Monday, February 21, 2011

Geographic information system

A geographic information system (GIS), geographical information system, or geospatial information system is any system that captures, stores, analyzes, manages, and presents data that are linked to location(s). In the simplest terms, GIS is the merging of cartography, statistical analysis, and database technology. GIS may be used in archaeology, geography, cartography, remote sensing, land surveying, public utility management, natural resource management, precision agriculture, photogrammetry, urban planning, emergency management, landscape architecture, navigation, aerial video, and localized search engines.

As GIS can be thought of as a system, it digitally creates and "manipulates" spatial areas that may be jurisdictional, purpose or application oriented for which a specific GIS is developed. Hence, a GIS developed for an application, jurisdiction, enterprise, or purpose may not be necessarily interoperable or compatible with a GIS that has been developed for some other application, jurisdiction, enterprise, or purpose. What goes beyond a GIS is a spatial data infrastructure (SDI), a concept that has no such restrictive boundaries.
Therefore, in a general sense, the term describes any information system that integrates, stores, edits, analyzes, shares, and displays geographic information for informing decision making. GIS applications are tools that allow users to create interactive queries (user-created searches), analyze spatial information, edit data, maps, and present the results of all these operations. Geographic information science is the science underlying the geographic concepts, applications and systems.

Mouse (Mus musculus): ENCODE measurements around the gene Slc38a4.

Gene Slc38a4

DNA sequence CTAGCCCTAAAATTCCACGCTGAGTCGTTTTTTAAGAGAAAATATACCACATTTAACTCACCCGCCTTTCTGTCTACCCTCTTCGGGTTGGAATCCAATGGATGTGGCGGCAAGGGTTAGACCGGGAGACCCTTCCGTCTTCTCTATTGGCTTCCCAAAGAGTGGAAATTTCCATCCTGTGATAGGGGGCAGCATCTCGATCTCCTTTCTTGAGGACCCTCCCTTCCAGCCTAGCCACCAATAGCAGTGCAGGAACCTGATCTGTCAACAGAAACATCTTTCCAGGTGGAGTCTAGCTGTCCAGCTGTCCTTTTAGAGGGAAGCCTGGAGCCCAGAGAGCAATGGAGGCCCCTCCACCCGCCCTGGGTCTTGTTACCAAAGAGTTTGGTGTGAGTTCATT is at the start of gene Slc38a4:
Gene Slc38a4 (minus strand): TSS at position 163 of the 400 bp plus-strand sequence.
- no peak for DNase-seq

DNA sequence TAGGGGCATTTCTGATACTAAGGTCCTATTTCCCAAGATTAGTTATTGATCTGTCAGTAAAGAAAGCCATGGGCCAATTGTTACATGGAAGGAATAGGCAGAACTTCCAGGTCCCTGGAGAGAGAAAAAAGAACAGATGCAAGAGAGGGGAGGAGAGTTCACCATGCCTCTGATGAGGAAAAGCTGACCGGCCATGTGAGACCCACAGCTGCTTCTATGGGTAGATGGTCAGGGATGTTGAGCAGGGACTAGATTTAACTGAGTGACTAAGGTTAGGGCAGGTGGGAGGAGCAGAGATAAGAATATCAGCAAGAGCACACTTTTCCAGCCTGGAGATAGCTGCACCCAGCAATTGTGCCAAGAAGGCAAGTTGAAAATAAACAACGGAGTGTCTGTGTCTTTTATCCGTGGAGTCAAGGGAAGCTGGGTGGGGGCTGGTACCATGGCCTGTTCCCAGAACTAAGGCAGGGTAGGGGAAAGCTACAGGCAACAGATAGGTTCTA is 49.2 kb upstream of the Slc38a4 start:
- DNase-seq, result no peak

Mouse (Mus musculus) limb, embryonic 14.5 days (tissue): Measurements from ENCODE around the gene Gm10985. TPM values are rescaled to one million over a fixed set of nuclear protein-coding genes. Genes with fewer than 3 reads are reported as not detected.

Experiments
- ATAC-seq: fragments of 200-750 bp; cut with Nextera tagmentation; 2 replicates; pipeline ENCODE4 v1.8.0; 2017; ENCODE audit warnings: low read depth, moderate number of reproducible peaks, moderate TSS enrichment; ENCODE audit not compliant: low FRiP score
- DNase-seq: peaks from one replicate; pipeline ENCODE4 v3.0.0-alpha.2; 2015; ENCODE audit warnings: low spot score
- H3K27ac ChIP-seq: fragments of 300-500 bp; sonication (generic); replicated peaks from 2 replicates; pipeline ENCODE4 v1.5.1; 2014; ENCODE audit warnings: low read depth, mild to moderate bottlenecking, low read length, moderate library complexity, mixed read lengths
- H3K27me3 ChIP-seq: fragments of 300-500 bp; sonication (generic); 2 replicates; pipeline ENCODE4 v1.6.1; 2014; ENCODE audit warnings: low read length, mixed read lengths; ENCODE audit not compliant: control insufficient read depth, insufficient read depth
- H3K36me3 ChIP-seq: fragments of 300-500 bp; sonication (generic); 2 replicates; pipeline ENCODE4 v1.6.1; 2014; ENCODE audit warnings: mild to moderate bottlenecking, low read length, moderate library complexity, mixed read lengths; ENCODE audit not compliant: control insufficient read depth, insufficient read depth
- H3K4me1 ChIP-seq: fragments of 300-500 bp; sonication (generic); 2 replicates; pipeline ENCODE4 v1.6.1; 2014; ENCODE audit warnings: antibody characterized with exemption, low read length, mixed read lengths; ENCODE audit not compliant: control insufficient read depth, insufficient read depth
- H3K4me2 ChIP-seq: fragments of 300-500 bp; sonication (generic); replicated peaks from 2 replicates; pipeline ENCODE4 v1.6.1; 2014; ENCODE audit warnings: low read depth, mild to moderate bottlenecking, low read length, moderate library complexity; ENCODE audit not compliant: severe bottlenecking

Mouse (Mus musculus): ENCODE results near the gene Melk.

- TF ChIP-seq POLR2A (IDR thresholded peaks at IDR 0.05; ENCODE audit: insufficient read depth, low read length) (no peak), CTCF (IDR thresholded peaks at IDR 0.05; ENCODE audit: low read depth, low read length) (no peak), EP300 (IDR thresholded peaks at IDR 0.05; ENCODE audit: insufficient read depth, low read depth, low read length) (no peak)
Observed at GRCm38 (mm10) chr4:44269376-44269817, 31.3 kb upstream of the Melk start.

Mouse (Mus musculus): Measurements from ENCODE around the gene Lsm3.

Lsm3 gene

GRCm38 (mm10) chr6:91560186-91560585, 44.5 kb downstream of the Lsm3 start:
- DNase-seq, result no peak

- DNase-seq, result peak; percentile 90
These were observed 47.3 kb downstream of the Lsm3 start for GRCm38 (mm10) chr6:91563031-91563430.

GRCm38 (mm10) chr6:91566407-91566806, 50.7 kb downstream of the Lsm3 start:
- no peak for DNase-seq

GIS technology can be used for: earth surface based scientific investigations; resource management, reference, and projections of a geospatial nature—both manmade and natural; asset management and location planning; archaeology; environmental impact study; infrastructure assessment and development; urban planning; cartography, for a thematic and/or time based purpose; criminology; geospatial intelligence; GIS data development geographic history; marketing; logistics; population and demographic studies; prospectivity mapping; location attributes applied statistical analysis; warfare assessments; and other purposes. Examples of use are: GIS may allow emergency planners to easily calculate emergency response times and the movement of response resources (for logistics) in the case of a natural disaster; GIS might be used to find wetlands that need protection strategies regarding pollution; or GIS can be used by a company to site a new business location to take advantage of GIS data identified trends to respond to a previously under-served market. Most city and transportation systems planning offices have GIS sections.

History of development

In 1854, John Snow depicted a cholera outbreak in London using points to represent the locations of some individual cases, possibly the earliest use of the geographic method. His study of the distribution of cholera led to the source of the disease, a contaminated water pump (the Broad Street Pump, whose handle he had disconnected, thus terminating the outbreak) within the heart of the cholera outbreak.
E. W. Gilbert's version (1958) of John Snow's 1855 map of the Soho cholera outbreak showing the clusters of cholera cases in the London epidemic of 1854.

While the basic elements of topography and theme existed previously in cartography, the John Snow map was unique, using cartographic methods not only to depict but also to analyze clusters of geographically dependent phenomena for the first time.